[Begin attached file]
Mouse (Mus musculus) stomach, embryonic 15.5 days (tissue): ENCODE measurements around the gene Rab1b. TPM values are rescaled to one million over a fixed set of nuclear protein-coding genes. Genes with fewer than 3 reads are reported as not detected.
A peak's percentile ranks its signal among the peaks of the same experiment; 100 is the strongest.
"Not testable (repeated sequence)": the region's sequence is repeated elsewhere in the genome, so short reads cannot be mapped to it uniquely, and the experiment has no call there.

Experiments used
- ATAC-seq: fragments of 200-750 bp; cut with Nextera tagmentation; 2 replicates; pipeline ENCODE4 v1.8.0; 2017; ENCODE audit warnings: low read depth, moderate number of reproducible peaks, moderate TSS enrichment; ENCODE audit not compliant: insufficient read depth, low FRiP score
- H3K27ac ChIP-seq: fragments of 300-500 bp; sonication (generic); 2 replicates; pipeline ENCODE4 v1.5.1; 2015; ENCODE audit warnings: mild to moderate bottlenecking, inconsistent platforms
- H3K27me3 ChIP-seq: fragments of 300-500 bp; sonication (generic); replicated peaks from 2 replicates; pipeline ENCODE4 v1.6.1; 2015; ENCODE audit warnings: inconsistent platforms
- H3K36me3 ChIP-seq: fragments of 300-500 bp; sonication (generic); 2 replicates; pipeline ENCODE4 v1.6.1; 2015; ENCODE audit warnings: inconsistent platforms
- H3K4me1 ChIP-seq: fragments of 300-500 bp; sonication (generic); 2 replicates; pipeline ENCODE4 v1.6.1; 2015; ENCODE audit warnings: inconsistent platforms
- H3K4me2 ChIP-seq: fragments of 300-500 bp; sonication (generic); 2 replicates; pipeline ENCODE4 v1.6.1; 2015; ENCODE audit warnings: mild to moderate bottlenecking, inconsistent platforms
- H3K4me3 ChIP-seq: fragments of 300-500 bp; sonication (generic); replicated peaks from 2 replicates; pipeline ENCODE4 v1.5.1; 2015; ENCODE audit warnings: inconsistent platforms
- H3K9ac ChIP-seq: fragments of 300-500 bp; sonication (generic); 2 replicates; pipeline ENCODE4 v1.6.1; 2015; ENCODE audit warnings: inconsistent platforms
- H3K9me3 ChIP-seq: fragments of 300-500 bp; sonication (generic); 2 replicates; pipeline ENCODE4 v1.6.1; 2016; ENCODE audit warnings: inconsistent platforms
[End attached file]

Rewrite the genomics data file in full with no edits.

Mouse (Mus musculus) stomach, embryonic 15.5 days (tissue): ENCODE measurements around the gene Rab1b. TPM values are rescaled to one million over a fixed set of nuclear protein-coding genes. Genes with fewer than 3 reads are reported as not detected.
A peak's percentile ranks its signal among the peaks of the same experiment; 100 is the strongest.
"Not testable (repeated sequence)": the region's sequence is repeated elsewhere in the genome, so short reads cannot be mapped to it uniquely, and the experiment has no call there.

Experiments used
- ATAC-seq: fragments of 200-750 bp; cut with Nextera tagmentation; 2 replicates; pipeline ENCODE4 v1.8.0; 2017; ENCODE audit warnings: low read depth, moderate number of reproducible peaks, moderate TSS enrichment; ENCODE audit not compliant: insufficient read depth, low FRiP score
- H3K27ac ChIP-seq: fragments of 300-500 bp; sonication (generic); 2 replicates; pipeline ENCODE4 v1.5.1; 2015; ENCODE audit warnings: mild to moderate bottlenecking, inconsistent platforms
- H3K27me3 ChIP-seq: fragments of 300-500 bp; sonication (generic); replicated peaks from 2 replicates; pipeline ENCODE4 v1.6.1; 2015; ENCODE audit warnings: inconsistent platforms
- H3K36me3 ChIP-seq: fragments of 300-500 bp; sonication (generic); 2 replicates; pipeline ENCODE4 v1.6.1; 2015; ENCODE audit warnings: inconsistent platforms
- H3K4me1 ChIP-seq: fragments of 300-500 bp; sonication (generic); 2 replicates; pipeline ENCODE4 v1.6.1; 2015; ENCODE audit warnings: inconsistent platforms
- H3K4me2 ChIP-seq: fragments of 300-500 bp; sonication (generic); 2 replicates; pipeline ENCODE4 v1.6.1; 2015; ENCODE audit warnings: mild to moderate bottlenecking, inconsistent platforms
- H3K4me3 ChIP-seq: fragments of 300-500 bp; sonication (generic); replicated peaks from 2 replicates; pipeline ENCODE4 v1.5.1; 2015; ENCODE audit warnings: inconsistent platforms
- H3K9ac ChIP-seq: fragments of 300-500 bp; sonication (generic); 2 replicates; pipeline ENCODE4 v1.6.1; 2015; ENCODE audit warnings: inconsistent platforms
- H3K9me3 ChIP-seq: fragments of 300-500 bp; sonication (generic); 2 replicates; pipeline ENCODE4 v1.6.1; 2016; ENCODE audit warnings: inconsistent platforms